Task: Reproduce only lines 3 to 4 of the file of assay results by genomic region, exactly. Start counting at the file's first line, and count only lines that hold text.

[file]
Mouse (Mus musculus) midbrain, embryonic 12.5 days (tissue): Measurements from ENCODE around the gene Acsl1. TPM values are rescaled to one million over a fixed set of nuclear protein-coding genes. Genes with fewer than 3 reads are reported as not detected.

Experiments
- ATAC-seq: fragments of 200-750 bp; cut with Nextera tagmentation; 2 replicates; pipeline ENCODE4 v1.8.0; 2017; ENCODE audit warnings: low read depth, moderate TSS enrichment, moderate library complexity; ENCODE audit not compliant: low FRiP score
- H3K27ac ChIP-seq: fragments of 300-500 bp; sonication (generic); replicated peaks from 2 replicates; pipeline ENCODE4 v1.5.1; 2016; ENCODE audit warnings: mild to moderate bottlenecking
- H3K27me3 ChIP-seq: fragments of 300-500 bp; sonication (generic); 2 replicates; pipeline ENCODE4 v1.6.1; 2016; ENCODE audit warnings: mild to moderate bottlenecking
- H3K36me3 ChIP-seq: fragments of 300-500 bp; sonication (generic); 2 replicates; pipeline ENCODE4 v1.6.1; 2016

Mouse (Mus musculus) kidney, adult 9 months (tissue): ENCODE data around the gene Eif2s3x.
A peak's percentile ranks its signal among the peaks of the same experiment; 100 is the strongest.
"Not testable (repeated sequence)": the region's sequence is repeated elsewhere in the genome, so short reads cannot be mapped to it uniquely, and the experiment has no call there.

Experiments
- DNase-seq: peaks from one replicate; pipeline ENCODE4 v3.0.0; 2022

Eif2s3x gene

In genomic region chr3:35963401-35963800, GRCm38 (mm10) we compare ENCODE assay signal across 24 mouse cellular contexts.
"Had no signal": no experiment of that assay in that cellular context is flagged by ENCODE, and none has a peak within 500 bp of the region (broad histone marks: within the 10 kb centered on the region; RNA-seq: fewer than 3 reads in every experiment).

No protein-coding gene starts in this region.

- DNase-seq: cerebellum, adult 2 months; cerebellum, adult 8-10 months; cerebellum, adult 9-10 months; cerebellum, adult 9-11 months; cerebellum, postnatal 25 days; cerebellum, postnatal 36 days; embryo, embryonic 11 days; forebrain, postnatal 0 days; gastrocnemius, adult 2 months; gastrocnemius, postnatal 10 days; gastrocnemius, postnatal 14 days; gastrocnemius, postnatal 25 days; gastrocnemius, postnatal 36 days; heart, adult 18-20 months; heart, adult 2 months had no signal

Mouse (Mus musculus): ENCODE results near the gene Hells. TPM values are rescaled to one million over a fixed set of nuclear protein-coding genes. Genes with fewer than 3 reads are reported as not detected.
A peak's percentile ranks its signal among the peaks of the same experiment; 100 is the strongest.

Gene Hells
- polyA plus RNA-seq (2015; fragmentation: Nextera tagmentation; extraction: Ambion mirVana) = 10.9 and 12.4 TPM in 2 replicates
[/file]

- ATAC-seq: fragments of 200-750 bp; cut with Nextera tagmentation; 2 replicates; pipeline ENCODE4 v1.8.0; 2017; ENCODE audit warnings: low read depth, moderate TSS enrichment, moderate library complexity; ENCODE audit not compliant: low FRiP score
- H3K27ac ChIP-seq: fragments of 300-500 bp; sonication (generic); replicated peaks from 2 replicates; pipeline ENCODE4 v1.5.1; 2016; ENCODE audit warnings: mild to moderate bottlenecking